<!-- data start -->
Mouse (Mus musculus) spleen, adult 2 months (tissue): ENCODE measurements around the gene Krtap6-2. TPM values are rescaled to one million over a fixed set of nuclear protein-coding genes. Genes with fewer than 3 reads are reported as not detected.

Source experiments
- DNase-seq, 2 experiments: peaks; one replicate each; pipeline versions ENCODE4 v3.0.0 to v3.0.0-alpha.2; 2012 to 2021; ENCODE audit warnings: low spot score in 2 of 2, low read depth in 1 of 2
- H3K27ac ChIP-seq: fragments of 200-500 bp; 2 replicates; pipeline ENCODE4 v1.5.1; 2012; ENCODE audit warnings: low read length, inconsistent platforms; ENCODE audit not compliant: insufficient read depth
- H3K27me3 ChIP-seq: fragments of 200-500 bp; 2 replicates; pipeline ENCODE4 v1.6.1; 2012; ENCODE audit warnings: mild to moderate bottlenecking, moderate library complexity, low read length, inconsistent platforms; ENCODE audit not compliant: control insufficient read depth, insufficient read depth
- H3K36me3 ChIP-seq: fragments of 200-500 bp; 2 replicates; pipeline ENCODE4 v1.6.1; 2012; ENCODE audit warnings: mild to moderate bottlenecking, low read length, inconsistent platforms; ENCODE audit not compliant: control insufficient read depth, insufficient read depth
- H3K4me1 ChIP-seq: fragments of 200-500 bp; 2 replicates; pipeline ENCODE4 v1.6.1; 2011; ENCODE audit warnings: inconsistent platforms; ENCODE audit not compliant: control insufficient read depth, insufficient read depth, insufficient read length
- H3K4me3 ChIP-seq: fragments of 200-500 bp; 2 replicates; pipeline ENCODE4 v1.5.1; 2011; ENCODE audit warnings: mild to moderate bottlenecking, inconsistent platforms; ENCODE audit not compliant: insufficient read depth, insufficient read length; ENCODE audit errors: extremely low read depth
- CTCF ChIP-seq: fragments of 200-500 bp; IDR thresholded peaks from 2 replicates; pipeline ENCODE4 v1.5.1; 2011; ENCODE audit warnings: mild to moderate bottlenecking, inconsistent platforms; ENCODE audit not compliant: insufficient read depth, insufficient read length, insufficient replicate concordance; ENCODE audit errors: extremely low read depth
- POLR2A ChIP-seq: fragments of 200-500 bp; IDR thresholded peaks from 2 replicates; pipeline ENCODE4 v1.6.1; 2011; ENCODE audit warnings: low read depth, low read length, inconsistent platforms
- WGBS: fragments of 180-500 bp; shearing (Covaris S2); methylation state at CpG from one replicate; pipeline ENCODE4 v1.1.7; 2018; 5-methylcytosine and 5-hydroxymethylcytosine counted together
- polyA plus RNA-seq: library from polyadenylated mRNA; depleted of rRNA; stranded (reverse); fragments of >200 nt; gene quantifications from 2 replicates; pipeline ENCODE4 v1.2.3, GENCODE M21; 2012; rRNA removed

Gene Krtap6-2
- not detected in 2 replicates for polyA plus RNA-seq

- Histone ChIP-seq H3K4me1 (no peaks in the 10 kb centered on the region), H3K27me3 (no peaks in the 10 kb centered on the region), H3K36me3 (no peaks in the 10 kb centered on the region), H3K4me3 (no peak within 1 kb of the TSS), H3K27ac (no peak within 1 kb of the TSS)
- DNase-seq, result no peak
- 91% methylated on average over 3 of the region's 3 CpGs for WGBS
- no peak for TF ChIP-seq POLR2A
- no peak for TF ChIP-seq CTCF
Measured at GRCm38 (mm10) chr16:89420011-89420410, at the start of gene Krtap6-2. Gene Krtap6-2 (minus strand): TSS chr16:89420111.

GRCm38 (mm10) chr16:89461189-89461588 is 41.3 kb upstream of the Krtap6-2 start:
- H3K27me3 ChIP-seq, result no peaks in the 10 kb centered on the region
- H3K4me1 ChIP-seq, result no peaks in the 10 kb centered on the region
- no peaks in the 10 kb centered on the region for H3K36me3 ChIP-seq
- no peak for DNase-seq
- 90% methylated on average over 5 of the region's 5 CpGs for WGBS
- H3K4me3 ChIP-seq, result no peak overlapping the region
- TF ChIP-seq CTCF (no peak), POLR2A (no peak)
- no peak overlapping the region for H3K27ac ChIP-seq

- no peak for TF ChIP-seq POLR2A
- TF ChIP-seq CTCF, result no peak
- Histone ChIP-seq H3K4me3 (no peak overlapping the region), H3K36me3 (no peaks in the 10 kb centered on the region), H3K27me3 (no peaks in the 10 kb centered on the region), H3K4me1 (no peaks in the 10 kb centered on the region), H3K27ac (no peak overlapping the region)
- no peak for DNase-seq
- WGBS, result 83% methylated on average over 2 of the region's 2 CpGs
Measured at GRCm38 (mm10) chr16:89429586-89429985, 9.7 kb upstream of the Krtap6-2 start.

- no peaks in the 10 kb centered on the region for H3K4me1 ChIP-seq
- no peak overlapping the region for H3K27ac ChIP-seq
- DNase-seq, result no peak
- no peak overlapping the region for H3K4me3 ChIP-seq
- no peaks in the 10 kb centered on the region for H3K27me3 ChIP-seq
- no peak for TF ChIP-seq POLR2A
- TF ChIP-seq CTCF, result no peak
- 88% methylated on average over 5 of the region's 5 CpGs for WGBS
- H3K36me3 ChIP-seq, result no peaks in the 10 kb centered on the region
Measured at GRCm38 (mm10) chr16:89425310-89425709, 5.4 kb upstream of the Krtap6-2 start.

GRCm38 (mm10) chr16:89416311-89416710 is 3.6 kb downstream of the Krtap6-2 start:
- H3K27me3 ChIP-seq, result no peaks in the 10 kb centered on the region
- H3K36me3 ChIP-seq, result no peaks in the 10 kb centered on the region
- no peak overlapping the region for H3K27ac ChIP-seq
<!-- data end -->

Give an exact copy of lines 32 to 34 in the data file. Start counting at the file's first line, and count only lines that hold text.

- Histone ChIP-seq H3K4me3 (no peak overlapping the region), H3K36me3 (no peaks in the 10 kb centered on the region), H3K27me3 (no peaks in the 10 kb centered on the region), H3K4me1 (no peaks in the 10 kb centered on the region), H3K27ac (no peak overlapping the region)
- no peak for DNase-seq
- WGBS, result 83% methylated on average over 2 of the region's 2 CpGs